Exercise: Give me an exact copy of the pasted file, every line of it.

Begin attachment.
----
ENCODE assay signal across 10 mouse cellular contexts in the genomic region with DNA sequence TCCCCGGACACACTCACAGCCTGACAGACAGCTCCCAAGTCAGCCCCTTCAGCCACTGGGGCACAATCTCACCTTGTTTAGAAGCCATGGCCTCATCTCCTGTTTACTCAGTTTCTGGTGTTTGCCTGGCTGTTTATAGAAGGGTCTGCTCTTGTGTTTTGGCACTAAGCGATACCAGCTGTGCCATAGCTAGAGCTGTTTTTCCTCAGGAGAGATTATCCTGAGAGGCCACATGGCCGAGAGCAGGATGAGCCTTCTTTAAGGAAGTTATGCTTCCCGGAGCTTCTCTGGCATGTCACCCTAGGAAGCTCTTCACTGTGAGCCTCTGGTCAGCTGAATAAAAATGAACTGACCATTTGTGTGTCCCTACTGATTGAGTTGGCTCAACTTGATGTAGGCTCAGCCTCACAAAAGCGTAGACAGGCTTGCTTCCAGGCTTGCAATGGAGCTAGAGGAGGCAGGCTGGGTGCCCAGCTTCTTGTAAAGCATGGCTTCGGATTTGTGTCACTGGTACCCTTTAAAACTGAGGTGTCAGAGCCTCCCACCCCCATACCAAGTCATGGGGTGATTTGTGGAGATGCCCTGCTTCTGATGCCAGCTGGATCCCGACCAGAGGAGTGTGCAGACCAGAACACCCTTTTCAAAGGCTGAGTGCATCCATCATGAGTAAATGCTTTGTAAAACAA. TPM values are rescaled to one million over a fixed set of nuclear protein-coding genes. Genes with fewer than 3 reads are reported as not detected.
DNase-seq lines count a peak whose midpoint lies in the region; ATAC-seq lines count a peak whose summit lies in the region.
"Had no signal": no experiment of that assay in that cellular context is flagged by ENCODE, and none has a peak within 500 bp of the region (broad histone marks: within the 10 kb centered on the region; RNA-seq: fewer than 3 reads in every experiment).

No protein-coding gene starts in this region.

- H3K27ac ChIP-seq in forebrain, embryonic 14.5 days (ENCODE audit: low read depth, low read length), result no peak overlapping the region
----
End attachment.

ENCODE assay signal across 10 mouse cellular contexts in the genomic region with DNA sequence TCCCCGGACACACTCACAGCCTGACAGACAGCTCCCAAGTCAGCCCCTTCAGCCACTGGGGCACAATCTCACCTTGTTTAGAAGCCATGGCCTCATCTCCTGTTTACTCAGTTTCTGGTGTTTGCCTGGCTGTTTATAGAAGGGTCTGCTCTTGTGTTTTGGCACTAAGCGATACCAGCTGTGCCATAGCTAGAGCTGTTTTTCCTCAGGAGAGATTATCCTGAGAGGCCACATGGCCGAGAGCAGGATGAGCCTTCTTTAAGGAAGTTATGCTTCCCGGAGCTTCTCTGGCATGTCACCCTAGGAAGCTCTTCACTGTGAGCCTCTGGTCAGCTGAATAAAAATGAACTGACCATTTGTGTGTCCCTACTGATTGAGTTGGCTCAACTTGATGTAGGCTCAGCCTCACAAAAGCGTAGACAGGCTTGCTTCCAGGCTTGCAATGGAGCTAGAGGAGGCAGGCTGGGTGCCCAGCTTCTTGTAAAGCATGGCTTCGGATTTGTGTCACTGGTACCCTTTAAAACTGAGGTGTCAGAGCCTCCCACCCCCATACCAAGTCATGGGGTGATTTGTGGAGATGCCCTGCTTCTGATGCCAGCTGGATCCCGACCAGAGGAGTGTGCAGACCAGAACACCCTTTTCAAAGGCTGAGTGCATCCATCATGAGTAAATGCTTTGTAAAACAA. TPM values are rescaled to one million over a fixed set of nuclear protein-coding genes. Genes with fewer than 3 reads are reported as not detected.
DNase-seq lines count a peak whose midpoint lies in the region; ATAC-seq lines count a peak whose summit lies in the region.
"Had no signal": no experiment of that assay in that cellular context is flagged by ENCODE, and none has a peak within 500 bp of the region (broad histone marks: within the 10 kb centered on the region; RNA-seq: fewer than 3 reads in every experiment).

No protein-coding gene starts in this region.

- H3K27ac ChIP-seq in forebrain, embryonic 14.5 days (ENCODE audit: low read depth, low read length), result no peak overlapping the region